The inspiration for the event is the recent book by Richard Louv--Last Child in the Woods--Saving our Children from Nature-deficit Disorder. Highly recommended. thanks-Steve
"I’ve been watching the Eaglets since they were eggs and blog on your blog all the time.
I have a question. Yesterday driving home about 1:30-1:45 PM, I-495 North was at a standstill going over the Potomac from VA into MD. (Nothing new.) In any case, I saw 3 Eaglets just circling around, very slowly, over the river, just sort of gliding. I got a good look at them, and do believe they were eaglets. They had their wings out, end wing feathers looked like fingers, and their tails were spread out like a fan. They were all black, large birds. Quite awesome to watch, actually. (The one time in my daily commute I DIDN’T want the traffic to start going again!) Anyway, could they be our Eaglets? Well, I mean the NCTC Eaglets. Would they be that far from Shepherdstown? They were circling around the bridge and the Potomac, but they don’t have to go that far for food, the Potomac is near their nest, isn’t it?
Cam Update--The guys did extensive additional testing today and have determined that the problem is in fact up the tree. This is not good news. They are planning to try to get up the tree next week. We'll see how things progress. Not the way we wanted things to end for the season, but we are optimistic that we'll have an improved system next year based on everything we have learned this year. More as I learn it.
Update and plans as we go forward, and there are two scenarios:
Scenario One-- we are working on the fix for the current still cam issues. The problem is a battery in the system that may need to be replaced. If we can do the fix easily without buying a replacement, the cam should be back up soon.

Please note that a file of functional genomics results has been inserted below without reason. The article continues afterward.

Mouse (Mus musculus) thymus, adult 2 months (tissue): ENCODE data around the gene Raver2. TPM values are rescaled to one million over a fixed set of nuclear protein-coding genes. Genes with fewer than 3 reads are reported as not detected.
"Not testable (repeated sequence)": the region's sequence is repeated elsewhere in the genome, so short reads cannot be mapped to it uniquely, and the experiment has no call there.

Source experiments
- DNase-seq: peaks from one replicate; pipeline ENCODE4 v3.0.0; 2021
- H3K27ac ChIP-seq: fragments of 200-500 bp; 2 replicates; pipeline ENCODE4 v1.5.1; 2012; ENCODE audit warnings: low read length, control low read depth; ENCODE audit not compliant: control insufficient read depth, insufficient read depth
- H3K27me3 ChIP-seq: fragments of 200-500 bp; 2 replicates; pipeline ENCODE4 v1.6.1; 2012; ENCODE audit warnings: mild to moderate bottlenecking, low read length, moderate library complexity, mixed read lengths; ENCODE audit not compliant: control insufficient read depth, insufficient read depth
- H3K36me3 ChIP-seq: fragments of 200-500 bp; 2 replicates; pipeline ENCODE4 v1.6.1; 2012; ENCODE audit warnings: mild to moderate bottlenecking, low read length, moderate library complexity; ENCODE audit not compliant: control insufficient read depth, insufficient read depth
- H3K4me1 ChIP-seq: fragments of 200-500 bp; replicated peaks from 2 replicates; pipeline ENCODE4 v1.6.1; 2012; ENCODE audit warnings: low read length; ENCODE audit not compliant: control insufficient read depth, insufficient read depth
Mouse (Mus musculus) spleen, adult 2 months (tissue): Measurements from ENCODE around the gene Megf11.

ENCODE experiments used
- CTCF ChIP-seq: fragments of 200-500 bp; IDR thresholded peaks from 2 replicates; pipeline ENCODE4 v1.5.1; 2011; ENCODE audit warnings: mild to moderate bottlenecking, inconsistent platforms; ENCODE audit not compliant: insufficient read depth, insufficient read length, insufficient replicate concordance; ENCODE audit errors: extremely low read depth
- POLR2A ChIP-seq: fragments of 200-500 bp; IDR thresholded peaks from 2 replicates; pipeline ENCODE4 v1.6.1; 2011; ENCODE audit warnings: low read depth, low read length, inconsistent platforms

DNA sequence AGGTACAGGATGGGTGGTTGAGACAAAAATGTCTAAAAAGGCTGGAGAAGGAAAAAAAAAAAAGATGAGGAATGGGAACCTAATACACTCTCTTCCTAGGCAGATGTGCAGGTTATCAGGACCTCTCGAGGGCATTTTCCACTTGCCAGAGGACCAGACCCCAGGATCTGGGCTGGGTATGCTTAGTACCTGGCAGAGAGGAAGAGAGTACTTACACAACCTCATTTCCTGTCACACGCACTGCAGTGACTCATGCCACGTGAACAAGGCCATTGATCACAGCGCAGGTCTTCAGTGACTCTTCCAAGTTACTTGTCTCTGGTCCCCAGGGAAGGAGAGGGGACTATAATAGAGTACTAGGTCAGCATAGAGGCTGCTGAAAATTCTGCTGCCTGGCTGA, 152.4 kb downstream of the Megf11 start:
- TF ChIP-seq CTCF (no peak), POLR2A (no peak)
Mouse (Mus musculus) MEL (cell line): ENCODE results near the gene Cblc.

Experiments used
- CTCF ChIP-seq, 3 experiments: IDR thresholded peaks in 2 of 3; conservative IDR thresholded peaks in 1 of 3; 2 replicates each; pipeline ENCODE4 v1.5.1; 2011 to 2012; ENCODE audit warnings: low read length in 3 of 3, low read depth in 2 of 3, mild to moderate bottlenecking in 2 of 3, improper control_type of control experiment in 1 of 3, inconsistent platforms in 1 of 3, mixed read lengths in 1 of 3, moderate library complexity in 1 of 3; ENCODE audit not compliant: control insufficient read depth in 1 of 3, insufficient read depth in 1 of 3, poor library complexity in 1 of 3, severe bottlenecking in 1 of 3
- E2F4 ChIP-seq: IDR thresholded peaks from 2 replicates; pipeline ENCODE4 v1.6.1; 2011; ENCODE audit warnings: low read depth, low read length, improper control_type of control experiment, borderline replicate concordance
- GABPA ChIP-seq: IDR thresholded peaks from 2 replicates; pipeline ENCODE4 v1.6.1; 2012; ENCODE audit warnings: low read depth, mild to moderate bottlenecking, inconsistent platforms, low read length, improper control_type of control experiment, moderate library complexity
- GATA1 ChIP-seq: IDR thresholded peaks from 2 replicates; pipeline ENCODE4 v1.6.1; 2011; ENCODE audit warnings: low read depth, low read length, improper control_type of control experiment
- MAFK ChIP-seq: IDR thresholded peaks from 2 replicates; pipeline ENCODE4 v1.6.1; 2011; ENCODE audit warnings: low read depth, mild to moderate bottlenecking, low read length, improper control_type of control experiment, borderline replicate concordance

The cam would be then shut down on August 1 for maintenance and off season adjustments. Steve thinks the fledged eaglets will be off on their own around that date, so it's a good time to take a break. As you all have noticed, the cam has been down a bunch in the last month or two, indicating the need that we do some real work on it. Also, our contract for the live cam ended last week, thus the live cam is now down as well until next season.
Scenario Two: We can't easily fix the cam without ordering replacements parts, and this results in us shutting things down this week.
Regardless of which scenario plays out, the plan would be to keep the cam down until sometime in November wh…
Thanks to all for your support and kind comments. We plan on starting the cams all over again next nesting season. While there is a small chance the adults would move on, that is unlikely--they will probably be with this nest for many years. As far as I know we will keep the still cam on. If it shuts down for a time I will let you know.
It is truly amazing that the three eaglets fledged and are all still around several weeks later. These birds have beaten tremendous odds. We have all observed and experienced a rare event in the natural history of bald eagles.
We'll keep the blog on and rolling, and we'll all be ready when the action starts again at the end of the year.
We have been talking here about the end of the season activities that we are seeing right now. While the nest is still gettin g an occasional visit, I'm sure folks have noticed that most of the time the eagles are out and about. Within the next few weeks, the young eagles will move on, leaving the adults to stay.
Soon the live feed will be shut off due to the end of our contract with our partners in Wheeling. We will work again in the late fall to bring the live feed back on.
The actual nest cam we will leave on for now.
I'm also happy to continue to keep the blog rolling through the hext nesting season if folks prefer.
Our resident eagle expert Steve Wunderley told me he saw a immature bald eagle soaring over his house this last weekend. Eagle eye Steve lives in Falling Waters (seven miles upriver), so he says the likelihood it was one of our eagles is high.